PhD’s, Perspective and Why I Don’t Like Sundays

By Connor Farewell

*Note that this blog just details my personal opinions, feelings and ramblings; some of you will be bored, some of you may not agree with what I have to say, or indeed how I say it, but it is not intended to offend anyone in anyway and I wholeheartedly apologise if I do.*

The prospect of writing this blog has been hanging over my head for…an absolute age, come to think of it. It’s not like I haven’t had notice (I’ve known for about 6 months). And yet, when it came to actually thinking of a topic?

I had nothing.

The first year of my PhD came and went and, sure, the experience was fine. Some even might say it was good. But nothing to really write home about. Before I knew it, I had hit the infamous “2nd year slump” that I had heard so much about. Most people who are doing/have completed their PhDs are aware of this stage; it’s that moment of utter panic and confusion when you realise that you don’t have a clue what you’re going to do and/or you seriously question your sanity for embarking on this “wonderful academic journey” in the first place. What I needed was perspective. And perspective, was what I would soon receive.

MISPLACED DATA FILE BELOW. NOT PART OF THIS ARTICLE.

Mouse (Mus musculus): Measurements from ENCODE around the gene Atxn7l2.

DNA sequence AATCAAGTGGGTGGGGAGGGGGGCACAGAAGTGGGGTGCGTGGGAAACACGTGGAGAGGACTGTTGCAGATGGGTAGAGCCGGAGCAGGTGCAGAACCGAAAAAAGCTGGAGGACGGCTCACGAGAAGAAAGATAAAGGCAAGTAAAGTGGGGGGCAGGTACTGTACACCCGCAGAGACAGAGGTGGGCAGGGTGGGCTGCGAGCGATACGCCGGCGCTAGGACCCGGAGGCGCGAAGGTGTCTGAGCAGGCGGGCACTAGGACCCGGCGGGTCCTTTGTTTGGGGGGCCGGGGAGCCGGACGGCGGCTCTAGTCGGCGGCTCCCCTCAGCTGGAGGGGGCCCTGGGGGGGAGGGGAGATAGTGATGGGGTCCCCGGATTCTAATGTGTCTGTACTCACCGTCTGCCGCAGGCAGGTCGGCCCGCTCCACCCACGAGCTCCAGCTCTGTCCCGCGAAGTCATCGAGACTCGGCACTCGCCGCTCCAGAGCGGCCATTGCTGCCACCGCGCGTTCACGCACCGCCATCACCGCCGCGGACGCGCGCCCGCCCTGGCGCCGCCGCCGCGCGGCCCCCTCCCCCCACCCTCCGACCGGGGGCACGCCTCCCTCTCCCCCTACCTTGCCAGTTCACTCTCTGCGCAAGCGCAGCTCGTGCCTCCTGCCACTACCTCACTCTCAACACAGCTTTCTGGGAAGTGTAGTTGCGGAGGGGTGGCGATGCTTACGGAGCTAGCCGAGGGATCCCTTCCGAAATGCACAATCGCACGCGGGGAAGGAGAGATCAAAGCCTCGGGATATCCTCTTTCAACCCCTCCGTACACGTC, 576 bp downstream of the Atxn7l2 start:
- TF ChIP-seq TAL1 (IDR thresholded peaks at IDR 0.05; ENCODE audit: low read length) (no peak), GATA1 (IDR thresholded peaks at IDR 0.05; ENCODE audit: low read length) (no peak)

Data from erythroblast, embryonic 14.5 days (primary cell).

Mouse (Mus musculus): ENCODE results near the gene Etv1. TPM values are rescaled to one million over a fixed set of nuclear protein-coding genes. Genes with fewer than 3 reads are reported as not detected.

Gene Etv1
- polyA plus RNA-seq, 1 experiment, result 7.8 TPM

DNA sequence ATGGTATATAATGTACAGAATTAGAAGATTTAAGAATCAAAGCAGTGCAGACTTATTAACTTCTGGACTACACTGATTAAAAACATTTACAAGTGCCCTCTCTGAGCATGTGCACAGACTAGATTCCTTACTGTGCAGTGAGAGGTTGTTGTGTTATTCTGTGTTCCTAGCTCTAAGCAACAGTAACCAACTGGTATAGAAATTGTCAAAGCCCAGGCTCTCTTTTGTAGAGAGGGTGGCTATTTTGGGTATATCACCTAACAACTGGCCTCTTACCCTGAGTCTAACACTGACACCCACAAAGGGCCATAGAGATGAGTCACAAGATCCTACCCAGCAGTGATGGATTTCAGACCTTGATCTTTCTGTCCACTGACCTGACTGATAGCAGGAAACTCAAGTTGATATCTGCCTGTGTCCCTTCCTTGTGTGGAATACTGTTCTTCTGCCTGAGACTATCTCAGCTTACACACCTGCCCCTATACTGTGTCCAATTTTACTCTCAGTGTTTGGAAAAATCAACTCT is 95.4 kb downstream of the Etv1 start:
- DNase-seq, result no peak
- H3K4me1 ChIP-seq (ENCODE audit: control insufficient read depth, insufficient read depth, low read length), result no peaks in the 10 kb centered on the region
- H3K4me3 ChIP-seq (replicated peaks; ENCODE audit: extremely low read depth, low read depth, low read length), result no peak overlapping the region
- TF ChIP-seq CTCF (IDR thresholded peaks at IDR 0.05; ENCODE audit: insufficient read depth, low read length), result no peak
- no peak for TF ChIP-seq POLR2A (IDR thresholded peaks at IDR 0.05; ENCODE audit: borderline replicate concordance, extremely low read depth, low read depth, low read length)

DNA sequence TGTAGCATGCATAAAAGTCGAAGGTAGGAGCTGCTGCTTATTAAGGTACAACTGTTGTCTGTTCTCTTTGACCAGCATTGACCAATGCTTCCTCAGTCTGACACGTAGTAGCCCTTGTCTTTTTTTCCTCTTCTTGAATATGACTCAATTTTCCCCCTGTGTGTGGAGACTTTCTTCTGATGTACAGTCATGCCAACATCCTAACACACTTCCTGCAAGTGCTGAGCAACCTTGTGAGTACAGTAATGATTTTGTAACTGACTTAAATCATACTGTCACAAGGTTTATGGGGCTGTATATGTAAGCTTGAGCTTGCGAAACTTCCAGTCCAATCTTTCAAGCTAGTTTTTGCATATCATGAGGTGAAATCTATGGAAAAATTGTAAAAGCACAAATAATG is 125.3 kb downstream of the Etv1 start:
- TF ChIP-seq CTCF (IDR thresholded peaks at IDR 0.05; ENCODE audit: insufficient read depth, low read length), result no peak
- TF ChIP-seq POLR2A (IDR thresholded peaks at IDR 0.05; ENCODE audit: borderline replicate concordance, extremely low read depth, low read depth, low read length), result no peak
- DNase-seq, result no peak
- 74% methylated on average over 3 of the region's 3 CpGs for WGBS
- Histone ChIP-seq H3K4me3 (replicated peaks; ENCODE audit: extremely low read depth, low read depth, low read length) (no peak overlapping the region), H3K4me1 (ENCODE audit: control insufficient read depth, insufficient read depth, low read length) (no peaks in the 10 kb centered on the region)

Those of you who have had the misfortune of phoning me early on a Sunday morning will be aware that it is not a good idea. It is a sure-fire way to annoy me. So much so that most of the time, I’m just not going to answer. Don’t take it personally. So bearing that in mind, when my phone rings early on one particular Sunday morning in December (the 13th if you’re curious), I ignore it. When it rings again. I ignore it. Rings AGAIN. I swear at it, smile at my creative use of profanity and… continue to ignore it.

Remember what I said about perspective? Turns out it was desperately trying to get hold of me. After the 5th or 6th time ringing, I decide enough is enough, let’s see what this absolute cretin wants, daring to wake me from my slumber. The conversation, paraphrased, went something like this: